Some good news - Al recently spied the brook trout he and the boys had stocked in the new pond last spring - we thought she had become dinner for a hungry heron, but happily we were mistaken.

Even though hunting season is over, the boys still enjoy seeing what passes by our game camera out in the woods.  We have here a link to our video showing a pack of coyotes that were seen up in our newly forming upper pasture area.  We certainly hope our electric fence stays well charged and our flashing predator eye lights keep doing the job for protecting our sheep.

We recently finalized our logo - many thanks to graphic artist, Charlie Layton for his excellent artwork in bringing Al's concept to reality.  We also have a website -  just click the logo here to take a look. It's a work in progress, but it will provide even more insight into the reasons for the farm and what we plan on offering moving forward.  Our first family farm tour/workshop that will feature learning how to build and cook in an earthen cob oven is set for Sunday, May 19th, with our opening Friday Pizza night is slated for Friday the 31st of May.  Check our website for more details as they unfold.  We hope you can pay us a visit in person come spring - we're even planning on constructing a traditional Lene Lenape Indian sweat lodge on the property.

Lastly, we part with a humorous photo of our "invisible" Christmas tree that was dragged out of the woods by the boys and was so void of branches, it is hard to see any green aside from the wall behind the tree !  Thankfully at Christmas time six year old boys don't seem to mind :)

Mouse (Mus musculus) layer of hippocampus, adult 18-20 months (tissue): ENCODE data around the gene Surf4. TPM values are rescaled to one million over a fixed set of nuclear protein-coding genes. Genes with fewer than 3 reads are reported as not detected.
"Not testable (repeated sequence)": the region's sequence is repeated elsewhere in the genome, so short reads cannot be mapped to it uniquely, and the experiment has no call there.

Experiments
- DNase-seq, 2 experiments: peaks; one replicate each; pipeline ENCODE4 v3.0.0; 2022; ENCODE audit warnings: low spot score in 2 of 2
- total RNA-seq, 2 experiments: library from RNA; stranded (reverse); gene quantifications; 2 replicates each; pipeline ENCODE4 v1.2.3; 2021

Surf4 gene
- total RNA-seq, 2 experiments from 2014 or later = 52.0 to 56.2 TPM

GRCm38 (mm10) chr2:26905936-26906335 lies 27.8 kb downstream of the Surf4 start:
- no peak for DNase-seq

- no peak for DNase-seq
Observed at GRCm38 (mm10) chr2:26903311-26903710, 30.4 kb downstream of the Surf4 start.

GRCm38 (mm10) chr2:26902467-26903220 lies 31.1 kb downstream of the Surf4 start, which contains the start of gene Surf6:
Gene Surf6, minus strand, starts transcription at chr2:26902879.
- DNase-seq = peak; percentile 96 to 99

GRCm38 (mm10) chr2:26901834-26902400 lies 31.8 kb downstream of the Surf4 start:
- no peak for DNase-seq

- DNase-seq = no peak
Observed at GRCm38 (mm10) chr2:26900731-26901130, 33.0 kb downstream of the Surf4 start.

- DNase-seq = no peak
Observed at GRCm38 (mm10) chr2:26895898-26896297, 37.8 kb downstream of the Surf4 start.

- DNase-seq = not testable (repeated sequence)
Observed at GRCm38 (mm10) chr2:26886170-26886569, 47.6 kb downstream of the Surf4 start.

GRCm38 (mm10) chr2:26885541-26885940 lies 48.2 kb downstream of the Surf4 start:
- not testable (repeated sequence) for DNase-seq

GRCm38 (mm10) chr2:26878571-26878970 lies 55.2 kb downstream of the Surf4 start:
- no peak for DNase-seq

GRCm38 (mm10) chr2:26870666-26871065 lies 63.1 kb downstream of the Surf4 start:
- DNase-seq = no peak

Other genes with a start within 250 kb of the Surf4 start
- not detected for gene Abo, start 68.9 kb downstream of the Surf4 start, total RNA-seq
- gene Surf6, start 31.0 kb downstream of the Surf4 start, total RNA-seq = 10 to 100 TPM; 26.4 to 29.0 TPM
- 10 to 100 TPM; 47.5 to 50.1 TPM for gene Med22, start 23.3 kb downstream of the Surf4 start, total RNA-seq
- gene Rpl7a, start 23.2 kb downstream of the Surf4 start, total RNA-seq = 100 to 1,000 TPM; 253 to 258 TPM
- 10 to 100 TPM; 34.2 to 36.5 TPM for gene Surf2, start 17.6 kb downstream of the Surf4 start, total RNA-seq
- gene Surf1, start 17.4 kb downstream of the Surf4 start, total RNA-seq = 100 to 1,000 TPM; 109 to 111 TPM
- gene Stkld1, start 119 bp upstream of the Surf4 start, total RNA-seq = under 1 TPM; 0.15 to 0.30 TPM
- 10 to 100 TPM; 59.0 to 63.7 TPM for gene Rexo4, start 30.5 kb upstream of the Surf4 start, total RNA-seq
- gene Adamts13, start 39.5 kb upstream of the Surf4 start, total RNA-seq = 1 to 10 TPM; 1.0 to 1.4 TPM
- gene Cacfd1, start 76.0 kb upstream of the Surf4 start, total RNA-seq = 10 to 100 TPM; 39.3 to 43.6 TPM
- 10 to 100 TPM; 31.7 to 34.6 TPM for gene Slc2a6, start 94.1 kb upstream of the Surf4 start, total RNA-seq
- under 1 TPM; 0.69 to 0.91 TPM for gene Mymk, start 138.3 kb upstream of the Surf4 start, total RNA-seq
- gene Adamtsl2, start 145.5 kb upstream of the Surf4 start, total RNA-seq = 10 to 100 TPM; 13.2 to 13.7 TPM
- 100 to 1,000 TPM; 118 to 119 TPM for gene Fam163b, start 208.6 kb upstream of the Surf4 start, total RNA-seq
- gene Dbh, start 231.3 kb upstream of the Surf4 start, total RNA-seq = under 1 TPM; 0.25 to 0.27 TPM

Enjoy this special time of year with your family...

Your Friends at Old School Farm

Note:  If you enjoy snow boarding, click here to see a link of
"Farmer Dave" doing a 360 at the farm!

Below are some additional farm photos for your enjoyment...

Owen uncorks a fastball at Dad.

Giant "Grax" beet with our eggs & potatoes 
Syphoning Hard Cider 

Sheppards tending their flock
Turkeys venture out during snow storm
Dave makes final connections to cook stove
Owen writes his name in the slush forming on pond
Brussels still going strong
Coleman Benner after conquering the "half pipe" jump

"Happy Thoughts" - The caption on the bottom of our "Old Wyoming" 1920's kitchen stove plates
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Saturday, December 1, 2012

The Harsh Realities of Farming

Thanksgiving has come and gone, and as November turns into December, we have a lot to be thankful for here at Old School Farm.  Our Farm Manager, Dave Campeau has had a major impact on our small, bio-diverse start-up operation, contributing not only his physical labor day in and day out, but also his diverse knowledge base, creativity, problem solving, and willingness to learn new skills and techniques.  Thanks Dave - we look forward to a very exciting 2013.